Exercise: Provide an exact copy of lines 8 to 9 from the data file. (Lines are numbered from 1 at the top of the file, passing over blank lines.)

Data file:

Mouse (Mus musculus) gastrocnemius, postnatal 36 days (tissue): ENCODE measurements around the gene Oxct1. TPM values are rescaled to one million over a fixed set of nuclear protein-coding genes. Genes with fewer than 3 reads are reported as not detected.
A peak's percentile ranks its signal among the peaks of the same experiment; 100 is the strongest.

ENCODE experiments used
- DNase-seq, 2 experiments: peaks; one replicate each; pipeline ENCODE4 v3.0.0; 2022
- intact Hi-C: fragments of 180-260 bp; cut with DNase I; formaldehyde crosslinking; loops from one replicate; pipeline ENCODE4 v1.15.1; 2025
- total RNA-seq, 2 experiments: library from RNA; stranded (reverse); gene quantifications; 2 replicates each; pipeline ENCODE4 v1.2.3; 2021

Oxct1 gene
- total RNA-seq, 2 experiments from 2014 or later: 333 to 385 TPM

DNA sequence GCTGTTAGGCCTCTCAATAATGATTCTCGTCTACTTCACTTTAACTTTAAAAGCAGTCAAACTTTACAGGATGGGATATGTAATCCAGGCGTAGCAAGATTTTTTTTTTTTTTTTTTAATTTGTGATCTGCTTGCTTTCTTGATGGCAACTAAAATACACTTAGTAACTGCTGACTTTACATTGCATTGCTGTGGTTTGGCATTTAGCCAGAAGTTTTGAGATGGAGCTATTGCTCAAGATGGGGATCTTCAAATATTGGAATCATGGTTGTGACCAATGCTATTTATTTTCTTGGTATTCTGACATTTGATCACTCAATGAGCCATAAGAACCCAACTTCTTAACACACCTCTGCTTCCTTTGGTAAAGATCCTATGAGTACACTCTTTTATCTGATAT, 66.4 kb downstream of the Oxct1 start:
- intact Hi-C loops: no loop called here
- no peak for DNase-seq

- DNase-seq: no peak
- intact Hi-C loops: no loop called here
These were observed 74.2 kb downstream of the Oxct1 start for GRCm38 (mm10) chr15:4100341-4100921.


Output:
- total RNA-seq, 2 experiments from 2014 or later: 333 to 385 TPM

DNA sequence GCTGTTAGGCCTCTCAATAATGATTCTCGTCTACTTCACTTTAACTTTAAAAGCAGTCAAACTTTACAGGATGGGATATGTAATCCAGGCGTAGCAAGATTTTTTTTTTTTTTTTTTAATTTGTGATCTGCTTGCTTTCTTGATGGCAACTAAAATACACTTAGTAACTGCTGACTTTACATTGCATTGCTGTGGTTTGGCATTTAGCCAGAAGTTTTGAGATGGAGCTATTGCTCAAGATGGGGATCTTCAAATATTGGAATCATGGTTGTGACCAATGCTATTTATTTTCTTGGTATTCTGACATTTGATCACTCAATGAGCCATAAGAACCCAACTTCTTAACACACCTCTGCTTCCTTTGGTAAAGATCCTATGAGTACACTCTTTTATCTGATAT, 66.4 kb downstream of the Oxct1 start: